Champions of Change Blog

  • The Value of Community Emergency Preparedness

    Lou Casciano

    Lou was recognized as a White House Champion of Change in Community Resilience and Preparedness. 

    Growing up, I have always been fascinated with the emergency services field.  When I was just a teenager, I worked on emergency vehicles such as fire trucks, police cars, and ambulances for a local emergency vehicle repair facility.  When I became a manager for the facility, I interacted with fire chiefs, police chiefs and other public safety officials.  This increased my awareness for the need for public safety and community service.

    After moving to Hoboken, New Jersey, I read the local newspaper and discovered there was a new program that the Office of Emergency Management (OEM) was launching called the Community Emergency Response Team (CERT).  I thought to myself that this would be a perfect opportunity for me to fulfill my desire to give back to the community particularly given my knowledge of emergency vehicles and communications (I am also a licensed Amateur Radio Operator, K2XDX).  I joined the team in April 2010, shortly before Hurricane Irene hit shores of New Jersey four months later.

    Hurricane Irene was, in effect, a “baptism by fire” for me and many of us on CERT.  We had to learn quickly, adapt, and respond to the community’s needs as a result of the frequently-changing environment.  Once Hoboken survived the effects of Hurricane Irene, there were an overwhelming number of applications by residents to join CERT, which was an exhilarating feeling.  I felt a new sense of pride and enthusiasm in my community.  I then became CERT Coordinator in June 2012 and as Coordinator, I became responsible for recruiting, managing, and training volunteers.  At present, the team consists of more than 100 members. 

    Ironically, Hurricane Irene was just a precursor to what was about to happen:  Superstorm Sandy.  Superstorm Sandy was particularly damaging to the New Jersey coast and extremely damaging to Hoboken especially due to the strong storm surge, high tide, and full moon, all of which contributed to Hoboken being 80% flooded.  The storm also created a loss of electricity for more than 10 days.  Simply put, the City of Hoboken was desperate for as much assistance as possible.  I had to think quickly for resolutions to the multiple problems that arose during and after the storm.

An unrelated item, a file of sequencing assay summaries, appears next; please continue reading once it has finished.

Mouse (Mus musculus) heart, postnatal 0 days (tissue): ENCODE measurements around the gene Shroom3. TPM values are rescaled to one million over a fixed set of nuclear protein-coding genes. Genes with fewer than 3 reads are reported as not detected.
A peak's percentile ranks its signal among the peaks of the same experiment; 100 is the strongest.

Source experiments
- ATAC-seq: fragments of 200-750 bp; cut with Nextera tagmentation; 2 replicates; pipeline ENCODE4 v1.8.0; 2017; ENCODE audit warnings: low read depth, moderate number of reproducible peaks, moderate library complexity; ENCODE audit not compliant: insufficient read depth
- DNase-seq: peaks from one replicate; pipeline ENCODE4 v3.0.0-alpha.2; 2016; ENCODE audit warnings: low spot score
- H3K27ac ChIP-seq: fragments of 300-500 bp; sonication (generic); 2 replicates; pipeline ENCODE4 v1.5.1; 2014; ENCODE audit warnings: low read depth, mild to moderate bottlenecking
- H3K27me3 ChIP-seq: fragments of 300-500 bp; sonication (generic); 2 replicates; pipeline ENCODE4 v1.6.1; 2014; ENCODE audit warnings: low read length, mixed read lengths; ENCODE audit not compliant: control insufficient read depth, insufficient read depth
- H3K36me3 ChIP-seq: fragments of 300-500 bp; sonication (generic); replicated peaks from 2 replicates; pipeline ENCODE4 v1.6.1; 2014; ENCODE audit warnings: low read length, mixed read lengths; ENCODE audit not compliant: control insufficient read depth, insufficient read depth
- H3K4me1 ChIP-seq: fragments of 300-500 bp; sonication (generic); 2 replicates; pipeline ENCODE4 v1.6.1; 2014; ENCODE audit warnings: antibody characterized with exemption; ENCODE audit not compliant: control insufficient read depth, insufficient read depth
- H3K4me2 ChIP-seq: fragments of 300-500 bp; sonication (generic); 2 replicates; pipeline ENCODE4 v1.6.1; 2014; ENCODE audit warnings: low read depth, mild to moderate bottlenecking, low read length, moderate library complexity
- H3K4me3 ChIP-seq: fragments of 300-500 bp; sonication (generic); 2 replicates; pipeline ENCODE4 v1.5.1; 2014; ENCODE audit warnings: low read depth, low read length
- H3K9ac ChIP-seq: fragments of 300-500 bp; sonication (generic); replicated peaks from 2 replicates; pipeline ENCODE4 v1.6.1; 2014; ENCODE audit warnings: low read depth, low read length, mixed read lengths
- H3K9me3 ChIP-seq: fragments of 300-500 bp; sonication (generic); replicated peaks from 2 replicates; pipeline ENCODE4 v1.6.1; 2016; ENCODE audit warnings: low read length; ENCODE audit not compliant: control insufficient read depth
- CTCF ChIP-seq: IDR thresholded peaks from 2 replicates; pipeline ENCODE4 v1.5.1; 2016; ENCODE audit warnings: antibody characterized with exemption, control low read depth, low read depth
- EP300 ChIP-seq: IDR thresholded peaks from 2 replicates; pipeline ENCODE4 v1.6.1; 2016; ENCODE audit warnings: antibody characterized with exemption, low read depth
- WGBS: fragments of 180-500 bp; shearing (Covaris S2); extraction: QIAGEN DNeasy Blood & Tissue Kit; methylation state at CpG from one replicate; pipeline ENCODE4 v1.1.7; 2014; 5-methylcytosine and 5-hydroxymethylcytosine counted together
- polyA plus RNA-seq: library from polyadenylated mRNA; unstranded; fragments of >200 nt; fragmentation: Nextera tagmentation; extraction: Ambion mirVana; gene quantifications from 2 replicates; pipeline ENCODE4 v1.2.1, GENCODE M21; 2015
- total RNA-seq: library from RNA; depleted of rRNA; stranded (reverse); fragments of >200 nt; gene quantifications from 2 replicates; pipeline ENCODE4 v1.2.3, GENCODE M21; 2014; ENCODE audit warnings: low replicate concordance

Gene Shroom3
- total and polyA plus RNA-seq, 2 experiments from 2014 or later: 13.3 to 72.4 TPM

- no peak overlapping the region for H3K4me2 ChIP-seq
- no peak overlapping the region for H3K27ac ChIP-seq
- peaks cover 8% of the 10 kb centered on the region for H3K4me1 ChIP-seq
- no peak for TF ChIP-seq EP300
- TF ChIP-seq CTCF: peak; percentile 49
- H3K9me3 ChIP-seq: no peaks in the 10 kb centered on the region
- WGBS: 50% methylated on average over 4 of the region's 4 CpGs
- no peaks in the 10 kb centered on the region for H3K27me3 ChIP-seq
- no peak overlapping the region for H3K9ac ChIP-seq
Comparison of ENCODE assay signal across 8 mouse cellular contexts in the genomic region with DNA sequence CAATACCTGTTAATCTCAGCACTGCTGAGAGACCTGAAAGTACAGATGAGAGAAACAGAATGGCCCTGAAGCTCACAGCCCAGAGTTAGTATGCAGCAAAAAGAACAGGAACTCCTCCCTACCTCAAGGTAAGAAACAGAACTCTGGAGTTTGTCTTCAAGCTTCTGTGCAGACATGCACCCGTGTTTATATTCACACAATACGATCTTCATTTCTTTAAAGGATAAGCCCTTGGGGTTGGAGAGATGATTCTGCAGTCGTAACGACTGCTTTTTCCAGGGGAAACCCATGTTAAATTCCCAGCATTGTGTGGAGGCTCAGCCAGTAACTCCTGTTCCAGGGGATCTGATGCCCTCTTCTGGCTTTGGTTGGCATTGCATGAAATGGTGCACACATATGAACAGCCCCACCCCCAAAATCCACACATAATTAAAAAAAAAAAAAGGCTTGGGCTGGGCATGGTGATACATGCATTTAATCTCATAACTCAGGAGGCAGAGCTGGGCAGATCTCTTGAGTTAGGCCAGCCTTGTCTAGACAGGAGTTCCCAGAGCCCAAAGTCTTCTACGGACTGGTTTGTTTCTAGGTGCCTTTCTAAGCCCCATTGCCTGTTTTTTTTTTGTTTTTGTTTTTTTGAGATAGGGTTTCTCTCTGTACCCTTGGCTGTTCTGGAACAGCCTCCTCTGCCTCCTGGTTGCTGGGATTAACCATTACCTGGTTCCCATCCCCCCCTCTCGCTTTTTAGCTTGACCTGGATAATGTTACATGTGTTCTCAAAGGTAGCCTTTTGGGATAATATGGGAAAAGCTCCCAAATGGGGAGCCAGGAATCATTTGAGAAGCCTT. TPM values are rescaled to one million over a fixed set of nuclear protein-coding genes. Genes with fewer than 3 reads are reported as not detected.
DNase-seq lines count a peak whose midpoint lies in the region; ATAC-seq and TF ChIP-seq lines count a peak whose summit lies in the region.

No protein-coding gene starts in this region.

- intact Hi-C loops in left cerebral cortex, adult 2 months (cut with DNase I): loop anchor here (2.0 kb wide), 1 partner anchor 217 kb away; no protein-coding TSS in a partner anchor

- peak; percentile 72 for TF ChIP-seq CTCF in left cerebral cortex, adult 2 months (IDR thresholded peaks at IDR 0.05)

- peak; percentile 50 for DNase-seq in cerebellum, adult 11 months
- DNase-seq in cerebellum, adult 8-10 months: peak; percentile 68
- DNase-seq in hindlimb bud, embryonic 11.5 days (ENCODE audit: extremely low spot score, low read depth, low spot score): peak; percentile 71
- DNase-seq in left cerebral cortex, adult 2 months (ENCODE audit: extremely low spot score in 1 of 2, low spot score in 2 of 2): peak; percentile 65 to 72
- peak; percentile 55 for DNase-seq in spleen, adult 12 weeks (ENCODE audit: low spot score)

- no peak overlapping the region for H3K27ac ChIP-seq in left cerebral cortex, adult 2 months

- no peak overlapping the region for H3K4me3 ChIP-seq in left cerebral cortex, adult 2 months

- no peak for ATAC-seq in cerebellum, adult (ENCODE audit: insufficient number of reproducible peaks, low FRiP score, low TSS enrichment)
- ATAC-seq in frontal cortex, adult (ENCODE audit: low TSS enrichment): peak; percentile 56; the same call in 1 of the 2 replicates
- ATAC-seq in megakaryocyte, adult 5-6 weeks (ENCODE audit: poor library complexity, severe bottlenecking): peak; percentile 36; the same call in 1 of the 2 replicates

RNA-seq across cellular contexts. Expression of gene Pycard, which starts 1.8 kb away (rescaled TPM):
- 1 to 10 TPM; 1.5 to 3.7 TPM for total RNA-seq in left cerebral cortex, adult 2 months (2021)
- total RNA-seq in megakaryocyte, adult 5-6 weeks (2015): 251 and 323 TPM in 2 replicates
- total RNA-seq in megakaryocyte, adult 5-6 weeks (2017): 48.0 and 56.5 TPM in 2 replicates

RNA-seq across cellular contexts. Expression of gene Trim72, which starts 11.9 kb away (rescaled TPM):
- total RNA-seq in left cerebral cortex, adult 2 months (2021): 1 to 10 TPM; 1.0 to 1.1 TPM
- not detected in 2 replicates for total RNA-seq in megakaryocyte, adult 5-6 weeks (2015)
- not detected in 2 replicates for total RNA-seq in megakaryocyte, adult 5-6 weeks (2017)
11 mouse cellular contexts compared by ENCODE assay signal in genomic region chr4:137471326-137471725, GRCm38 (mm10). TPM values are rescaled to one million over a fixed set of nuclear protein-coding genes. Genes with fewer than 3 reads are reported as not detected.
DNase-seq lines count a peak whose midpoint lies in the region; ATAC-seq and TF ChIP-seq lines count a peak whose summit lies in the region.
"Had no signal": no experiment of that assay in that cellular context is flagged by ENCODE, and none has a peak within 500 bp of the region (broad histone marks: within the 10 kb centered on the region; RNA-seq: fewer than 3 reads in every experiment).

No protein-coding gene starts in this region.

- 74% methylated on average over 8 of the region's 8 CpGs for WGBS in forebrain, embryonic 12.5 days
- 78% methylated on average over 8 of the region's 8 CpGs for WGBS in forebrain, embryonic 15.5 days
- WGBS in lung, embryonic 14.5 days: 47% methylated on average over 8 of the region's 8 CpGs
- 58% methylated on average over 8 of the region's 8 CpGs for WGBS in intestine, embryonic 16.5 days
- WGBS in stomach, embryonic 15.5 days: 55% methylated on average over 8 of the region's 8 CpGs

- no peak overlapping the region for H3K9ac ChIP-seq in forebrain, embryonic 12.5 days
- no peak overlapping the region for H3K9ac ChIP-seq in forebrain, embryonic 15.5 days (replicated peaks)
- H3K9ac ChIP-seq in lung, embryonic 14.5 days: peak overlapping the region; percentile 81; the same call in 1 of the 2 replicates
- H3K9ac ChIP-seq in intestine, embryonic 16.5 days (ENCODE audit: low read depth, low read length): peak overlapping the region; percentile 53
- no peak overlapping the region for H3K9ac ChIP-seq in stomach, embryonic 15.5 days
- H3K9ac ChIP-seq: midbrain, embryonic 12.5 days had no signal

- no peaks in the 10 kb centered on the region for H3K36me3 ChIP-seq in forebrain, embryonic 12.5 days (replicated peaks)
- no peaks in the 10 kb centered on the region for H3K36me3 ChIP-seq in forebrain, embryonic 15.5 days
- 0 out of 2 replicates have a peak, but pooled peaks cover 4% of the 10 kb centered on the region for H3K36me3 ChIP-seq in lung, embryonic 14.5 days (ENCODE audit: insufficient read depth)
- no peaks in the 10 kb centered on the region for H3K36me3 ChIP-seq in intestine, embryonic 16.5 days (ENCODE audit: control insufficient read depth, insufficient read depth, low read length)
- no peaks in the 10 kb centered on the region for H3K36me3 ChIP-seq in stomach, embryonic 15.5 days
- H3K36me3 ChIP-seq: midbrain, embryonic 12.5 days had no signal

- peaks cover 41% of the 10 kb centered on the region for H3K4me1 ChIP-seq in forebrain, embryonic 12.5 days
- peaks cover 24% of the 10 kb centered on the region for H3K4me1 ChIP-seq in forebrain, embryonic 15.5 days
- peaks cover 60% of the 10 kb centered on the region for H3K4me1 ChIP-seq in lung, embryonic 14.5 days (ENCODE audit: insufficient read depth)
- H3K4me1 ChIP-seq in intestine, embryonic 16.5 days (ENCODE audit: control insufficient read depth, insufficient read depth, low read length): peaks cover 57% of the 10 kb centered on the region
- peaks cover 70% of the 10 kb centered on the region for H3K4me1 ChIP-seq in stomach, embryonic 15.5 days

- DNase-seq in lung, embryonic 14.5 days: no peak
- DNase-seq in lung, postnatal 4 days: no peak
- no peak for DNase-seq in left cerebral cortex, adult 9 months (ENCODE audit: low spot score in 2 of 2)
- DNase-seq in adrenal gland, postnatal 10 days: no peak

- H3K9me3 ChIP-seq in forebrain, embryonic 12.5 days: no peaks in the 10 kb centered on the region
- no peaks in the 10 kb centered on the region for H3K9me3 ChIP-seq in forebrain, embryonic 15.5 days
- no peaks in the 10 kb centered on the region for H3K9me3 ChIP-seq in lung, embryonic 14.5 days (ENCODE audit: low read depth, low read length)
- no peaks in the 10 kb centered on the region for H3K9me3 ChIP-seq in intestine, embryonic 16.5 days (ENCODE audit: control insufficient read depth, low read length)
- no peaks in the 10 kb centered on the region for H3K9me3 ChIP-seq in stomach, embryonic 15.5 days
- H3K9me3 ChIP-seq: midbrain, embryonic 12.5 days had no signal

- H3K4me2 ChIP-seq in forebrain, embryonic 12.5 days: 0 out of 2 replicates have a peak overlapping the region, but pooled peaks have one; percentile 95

After experiencing these storms, I have learned the value of educating the public on emergency preparedness.  In conjunction with the Mayor’s Office, I am launching a disaster preparedness plan called “Hoboken Ready” through Town Hall meetings, flyers, and social media.  I am also always exploring and testing new technology that will advance communications during a traumatic event.  I believe that with strong citizen volunteers and appropriate resources, all communities have the potential to conquer any challenging environment that they may face.        

    Lou Casciano is the Operations and Training Officer and CERT Coordinator for the City of Hoboken’s Office of Emergency Management.

  • Los Angeles Fire Department Community Emergency Response Training (CERT)

    Stacy Gerlich

    Stacy was recognized as a White House Champion of Change in Community Resilience and Preparedness. 

    Nearly 27 years ago, the Los Angeles (City) Fire Department (LAFD) introduced the first-ever public sector disaster preparedness training for citizen volunteers--Community Emergency Response Training (CERT). Americans have witnessed a plethora of large-scale disasters and the events of September 11, 2001 underscored the need to have trained citizen volunteers. The mission of CERT is to support citizen volunteers in becoming trained volunteers by providing “individualized” organization and leadership resilience training along with learned self-sufficiency following a community-wide disaster. The CERT program expanded across the Los Angeles area and is now one of the largest National City CERT programs with over 60,000 trained volunteers. To continue its perceived success, the LAFD CERT program has defined its new mission; to train ten percent (10%) of the population of Los Angeles (est. 400,000) within the next three years. This endeavor will include the collaboration between the LAFD and Los Angeles Police Department (LAPD) in assisting the City’s Emergency Management Department (EMD) in the City of Los Angeles’ mission to achieve ‘Whole Community’ Preparedness/Readiness.